Capital: Kidapawan City
Land Area: 656,590 sqkm
Population: 1,224,600 (2011)
No. of Municipalities: 17
No. of Cities: 1 (Kidapawan City)
No. of Brgys: 543
The Province of North Cotabato lies on the eastern part of Region XII and is strategically located in the central part of Mindanao. It is bounded on the north by the provinces of Lanao del Sur and Bukidnon, on the east by Davao City, on the southeast by Davao Del Sur, on the west by Maguindanao Province and on the southwest by Sultan Kudarat Province.
Political Subdivision: 2 Congressional districts; 1 component city; 17 municipalities; 543 barangays
Dialect/Language: English, Tagalog, Visayan, Ilonggo, Ilocano, Muslim and Manobo
Climate: The plains of Cotabato lie between long mountain ranges which are source of cool breezes - just right for your holidays.
The province of Cotabato derived its name from the Maguindanaon term "Kutawato" meaning stone fort.
The early inhabitants of the place were the Manobos, Bagobos and Muslims believed to be descendants of the Indonesian migrants. Their similarities in physical structure and language indicate close racial affinity to their Asian counterparts
The arrival of the Spaniards in 1696 was part of the campaign to subdue the Muslim forces. Capt. Rodriguez de Figueroa led the Spaniards and successfully defeated the Muslims. Fort Pikit was built. The fort still stands today as a reminder of the Spanish colonial rule in the province.
Christianity was then intoruced during the period with the first Christian settlers coming in from Cebu Province who wre then called "colono". The settlers from Luzon and other parts of the Visayas came later.
On July 15, 1903, Commonwealth Act. No. 787 created the Moro Province comprising all political subdivisions of Mindanao and Sulu, excluding the two Misamis Provinces and Surigao. Eleven years later on July 23, 1914, Philippine Commission Act No. 2408, established a temporary government for the Department of Mindanao and Sulu which took effect on September 1, 1914. Cotabato was then the biggest province in the country or popularly known as the Empire Province.
On November 22, 1973, North Cotabato was created by virtue of Presidential Decree No. 341. Its name was subsequently changed to Cotabato as provided by Batas Pambansa Bilang 660 which was approved on December 19, 1993.
TOPOGRAPHY The Province of (North) Cotabato lies on the eastern part of Region XII and is strategically located in the central part of Mindanao. It is bounded on the North by the Province of Bukidnon, on the northwest by Lanao del Sur, on the East by Davao City, on the Southeast by Davao del Sur, on the West by Maguindanao Province and on the southwest by Sultan Kudarat Province. Mountains to the east peak at Mount Apo, a volcanic cone that is the highest mountain in the Philippines. In the west, the Piapungan Range separates it from Lanao del Sur. The fertile Pulangi River basin runs in the middle of these two highlands and spreads towards the southwest to the flood plains of Maguindanao. Heavy rains have caused flooding in flood prone areas of Pikit. Liguasan marsh covers some municipalities and these areas have been sited with the presence of migratory birds. Typhoons do not pass through (North) Cotabato but heavy rains have caused flooding in Alamada, Libungan, Midsayap. Pikit and other areas along the Liguasan and Libungan Marshes. The province is traversed with municipalites of the Autonomous Region of Muslim Mindanao namely Datu Montawal and Pagalungan which are conflict prone areas. During conflict, transportation is disrupted along the national highways affecting mobility of commuters and referrals to tertiary hospitals. The contiguity to other provinces in ARMM, Region X, Region X1 forges inter Regional cooperation in the prevention and control of endemic diseases like malaria. Likewise the armed groups have free movement traversing the different conflict areas causing displacement of some families. The province's terrain varies from flat, fertile plains to irregular landscape of wide valleys, scattered hills and extensive mountain ranges such as the Kitubod Range and Mt. Apo. There are still many barangays which are difficult to reach making access to health care a problem both from the community and the health providers. The rich vast land resources of the Province stretch over an area of 656,590 hectares representing 36 percent of the regional land area (1,815,500 hectares). It ranks first in terms of land area among the four provinces of Region XII. The province of Cotabato is composed of seventeen (17) municipalities and one (1) city with five hundred forty four (544) legally created barangays, with Kidapawan City as its Capital. Alamada has the largest land area in the province followed by Carmen and Magpet.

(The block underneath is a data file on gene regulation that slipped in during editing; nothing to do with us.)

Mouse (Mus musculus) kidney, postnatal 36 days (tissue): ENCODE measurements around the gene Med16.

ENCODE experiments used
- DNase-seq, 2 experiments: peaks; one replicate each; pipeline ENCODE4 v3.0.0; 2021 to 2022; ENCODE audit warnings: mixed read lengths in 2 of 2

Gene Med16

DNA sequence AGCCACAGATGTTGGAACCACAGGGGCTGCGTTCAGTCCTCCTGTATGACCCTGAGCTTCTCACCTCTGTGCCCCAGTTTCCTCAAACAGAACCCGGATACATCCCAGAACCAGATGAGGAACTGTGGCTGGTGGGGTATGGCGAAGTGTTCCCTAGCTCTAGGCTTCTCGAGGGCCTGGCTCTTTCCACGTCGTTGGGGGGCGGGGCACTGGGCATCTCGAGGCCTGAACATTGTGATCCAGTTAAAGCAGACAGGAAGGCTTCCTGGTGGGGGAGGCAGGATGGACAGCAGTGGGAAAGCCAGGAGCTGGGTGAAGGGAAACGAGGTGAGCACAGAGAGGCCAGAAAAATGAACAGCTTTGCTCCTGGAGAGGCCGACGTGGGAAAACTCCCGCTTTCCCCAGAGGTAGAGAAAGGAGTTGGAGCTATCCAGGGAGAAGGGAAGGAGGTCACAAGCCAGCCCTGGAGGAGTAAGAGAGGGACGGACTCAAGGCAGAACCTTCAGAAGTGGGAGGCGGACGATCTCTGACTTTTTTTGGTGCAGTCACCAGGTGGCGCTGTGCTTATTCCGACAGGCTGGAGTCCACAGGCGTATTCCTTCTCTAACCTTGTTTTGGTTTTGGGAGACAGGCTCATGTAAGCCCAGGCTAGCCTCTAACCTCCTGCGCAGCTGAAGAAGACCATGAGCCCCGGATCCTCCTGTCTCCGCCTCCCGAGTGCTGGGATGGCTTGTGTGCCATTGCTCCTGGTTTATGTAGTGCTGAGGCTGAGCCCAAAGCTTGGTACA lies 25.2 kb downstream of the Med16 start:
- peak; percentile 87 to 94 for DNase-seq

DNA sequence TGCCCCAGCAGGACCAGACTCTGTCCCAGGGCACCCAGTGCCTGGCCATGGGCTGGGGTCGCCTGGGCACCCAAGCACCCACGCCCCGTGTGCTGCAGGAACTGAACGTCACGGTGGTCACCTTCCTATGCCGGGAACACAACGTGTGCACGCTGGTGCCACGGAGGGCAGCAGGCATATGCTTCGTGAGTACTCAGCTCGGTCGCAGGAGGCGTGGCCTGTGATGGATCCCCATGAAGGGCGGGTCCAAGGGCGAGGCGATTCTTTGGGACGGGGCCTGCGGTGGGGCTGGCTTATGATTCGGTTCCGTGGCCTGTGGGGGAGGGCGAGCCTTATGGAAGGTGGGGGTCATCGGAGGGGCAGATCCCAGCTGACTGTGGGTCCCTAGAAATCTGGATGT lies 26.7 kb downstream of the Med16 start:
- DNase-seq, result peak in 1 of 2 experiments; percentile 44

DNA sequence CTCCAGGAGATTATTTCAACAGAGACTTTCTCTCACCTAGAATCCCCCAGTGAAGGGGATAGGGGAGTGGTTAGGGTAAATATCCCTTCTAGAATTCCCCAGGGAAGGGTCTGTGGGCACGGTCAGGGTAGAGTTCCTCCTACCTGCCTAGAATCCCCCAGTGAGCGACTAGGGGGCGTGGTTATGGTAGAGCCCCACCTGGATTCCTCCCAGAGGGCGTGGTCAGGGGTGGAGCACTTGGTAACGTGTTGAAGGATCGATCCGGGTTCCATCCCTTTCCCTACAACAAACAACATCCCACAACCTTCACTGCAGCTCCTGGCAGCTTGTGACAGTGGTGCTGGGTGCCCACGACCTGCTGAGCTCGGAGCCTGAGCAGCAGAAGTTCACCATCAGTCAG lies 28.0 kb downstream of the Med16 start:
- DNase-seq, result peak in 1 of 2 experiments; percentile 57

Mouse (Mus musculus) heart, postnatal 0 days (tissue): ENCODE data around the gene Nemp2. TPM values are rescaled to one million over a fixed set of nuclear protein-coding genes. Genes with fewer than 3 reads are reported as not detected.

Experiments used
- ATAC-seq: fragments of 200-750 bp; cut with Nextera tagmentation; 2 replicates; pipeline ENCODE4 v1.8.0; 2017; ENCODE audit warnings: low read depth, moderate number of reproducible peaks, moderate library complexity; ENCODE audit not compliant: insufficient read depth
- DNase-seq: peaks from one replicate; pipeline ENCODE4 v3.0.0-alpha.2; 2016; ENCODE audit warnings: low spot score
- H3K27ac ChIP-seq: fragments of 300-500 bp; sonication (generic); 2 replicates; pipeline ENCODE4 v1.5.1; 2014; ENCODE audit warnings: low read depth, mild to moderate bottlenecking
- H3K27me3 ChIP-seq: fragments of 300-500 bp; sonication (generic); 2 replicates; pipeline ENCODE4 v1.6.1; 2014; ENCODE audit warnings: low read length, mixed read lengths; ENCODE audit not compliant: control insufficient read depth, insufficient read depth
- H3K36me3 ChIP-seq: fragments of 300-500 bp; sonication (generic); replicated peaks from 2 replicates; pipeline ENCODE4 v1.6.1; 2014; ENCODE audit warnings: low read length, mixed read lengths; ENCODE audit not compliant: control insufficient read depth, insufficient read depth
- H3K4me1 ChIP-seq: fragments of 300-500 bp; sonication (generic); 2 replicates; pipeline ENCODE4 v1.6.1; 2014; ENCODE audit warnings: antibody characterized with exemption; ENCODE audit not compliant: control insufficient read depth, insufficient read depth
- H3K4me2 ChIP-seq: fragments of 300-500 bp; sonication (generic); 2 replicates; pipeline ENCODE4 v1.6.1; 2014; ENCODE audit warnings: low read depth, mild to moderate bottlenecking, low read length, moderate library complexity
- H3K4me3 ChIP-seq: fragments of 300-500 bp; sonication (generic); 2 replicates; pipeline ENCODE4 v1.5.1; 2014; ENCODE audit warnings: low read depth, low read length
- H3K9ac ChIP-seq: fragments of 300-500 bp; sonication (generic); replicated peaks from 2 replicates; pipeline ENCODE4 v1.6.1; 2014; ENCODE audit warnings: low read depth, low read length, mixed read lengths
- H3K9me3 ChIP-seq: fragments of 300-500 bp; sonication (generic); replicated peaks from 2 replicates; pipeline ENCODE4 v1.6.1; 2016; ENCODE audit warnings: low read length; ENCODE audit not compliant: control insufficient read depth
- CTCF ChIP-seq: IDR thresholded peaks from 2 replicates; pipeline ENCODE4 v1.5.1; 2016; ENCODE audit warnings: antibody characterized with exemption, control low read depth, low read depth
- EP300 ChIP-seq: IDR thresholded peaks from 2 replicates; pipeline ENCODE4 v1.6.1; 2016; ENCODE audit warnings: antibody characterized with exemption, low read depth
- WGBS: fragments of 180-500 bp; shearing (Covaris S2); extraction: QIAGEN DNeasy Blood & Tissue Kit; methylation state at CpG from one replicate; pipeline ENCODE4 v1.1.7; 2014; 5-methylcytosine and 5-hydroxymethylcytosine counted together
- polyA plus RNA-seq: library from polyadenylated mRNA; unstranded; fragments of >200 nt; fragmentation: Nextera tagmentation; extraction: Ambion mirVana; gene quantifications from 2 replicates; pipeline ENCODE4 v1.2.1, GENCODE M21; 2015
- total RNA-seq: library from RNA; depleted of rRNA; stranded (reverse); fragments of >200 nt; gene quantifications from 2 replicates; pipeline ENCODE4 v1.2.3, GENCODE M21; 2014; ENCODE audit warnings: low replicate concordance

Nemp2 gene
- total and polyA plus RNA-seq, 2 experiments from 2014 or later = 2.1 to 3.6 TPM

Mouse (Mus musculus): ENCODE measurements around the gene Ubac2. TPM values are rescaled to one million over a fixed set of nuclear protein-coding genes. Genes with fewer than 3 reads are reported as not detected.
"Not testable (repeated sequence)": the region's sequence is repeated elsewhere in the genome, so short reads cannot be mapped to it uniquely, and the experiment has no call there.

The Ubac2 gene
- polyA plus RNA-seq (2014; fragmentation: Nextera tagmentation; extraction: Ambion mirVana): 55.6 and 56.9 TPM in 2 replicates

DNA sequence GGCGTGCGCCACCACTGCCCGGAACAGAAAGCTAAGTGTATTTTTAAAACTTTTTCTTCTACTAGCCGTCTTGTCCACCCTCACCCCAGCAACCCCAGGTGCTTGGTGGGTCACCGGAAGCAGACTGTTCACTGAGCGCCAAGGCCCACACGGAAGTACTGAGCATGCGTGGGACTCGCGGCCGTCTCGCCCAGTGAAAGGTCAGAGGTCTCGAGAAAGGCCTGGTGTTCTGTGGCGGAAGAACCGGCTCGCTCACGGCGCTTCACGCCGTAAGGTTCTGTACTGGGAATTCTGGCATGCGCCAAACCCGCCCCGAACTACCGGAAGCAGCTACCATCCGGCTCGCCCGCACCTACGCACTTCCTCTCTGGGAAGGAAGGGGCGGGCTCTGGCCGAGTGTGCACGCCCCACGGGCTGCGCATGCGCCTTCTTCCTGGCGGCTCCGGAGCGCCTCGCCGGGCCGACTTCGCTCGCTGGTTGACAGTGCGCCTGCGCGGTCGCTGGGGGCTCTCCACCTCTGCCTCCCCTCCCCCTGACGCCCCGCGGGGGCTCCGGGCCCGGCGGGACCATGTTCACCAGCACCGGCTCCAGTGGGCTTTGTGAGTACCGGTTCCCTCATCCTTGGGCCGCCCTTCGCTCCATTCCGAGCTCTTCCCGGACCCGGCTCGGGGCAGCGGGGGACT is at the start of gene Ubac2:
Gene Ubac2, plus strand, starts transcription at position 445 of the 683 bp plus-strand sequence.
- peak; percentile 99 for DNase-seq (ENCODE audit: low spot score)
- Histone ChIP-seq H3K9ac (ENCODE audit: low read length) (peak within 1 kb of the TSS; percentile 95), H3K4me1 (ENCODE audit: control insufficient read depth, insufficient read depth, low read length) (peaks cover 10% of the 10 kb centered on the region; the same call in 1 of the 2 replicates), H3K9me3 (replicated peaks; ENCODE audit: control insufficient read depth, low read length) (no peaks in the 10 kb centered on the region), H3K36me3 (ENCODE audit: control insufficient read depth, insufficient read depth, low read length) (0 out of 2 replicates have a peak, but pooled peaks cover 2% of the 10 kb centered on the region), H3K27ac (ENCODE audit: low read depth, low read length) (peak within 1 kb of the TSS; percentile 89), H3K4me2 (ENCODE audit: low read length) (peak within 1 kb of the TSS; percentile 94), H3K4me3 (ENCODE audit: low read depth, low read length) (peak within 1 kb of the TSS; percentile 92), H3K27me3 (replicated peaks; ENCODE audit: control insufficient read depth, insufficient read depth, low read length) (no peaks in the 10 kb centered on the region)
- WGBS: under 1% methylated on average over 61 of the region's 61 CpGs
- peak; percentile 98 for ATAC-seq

There are a total of 162 barangays in the province that are considered geographically isolated and disadvantaged. These are among those which are hard to reach and are always suffering from armed conflicts. Some of these do not have existing health centers or where health centers are dilapidated. Many are barangays in Carmen, Pikit and Arakan, geographically isolated due to the mountainous terrain and lack of road network. There are also barangays that are mostly reachable only by motorized boats.
In these GIDA areas, even the provision of the basic preventive health services, such as immunizations and antenatal care, remain a challenge. Detection and proper management and follow-up of communicable diseases, like TB for example, are difficult. In cases of emergencies, the lack of an established emergency transportation in these areas, contribute to delays in the conduct of consultations and treatment of illnesses among patients.
HEALTH INDICATORS 2011
Today isSaturday, 31 January 2015
The Regional Director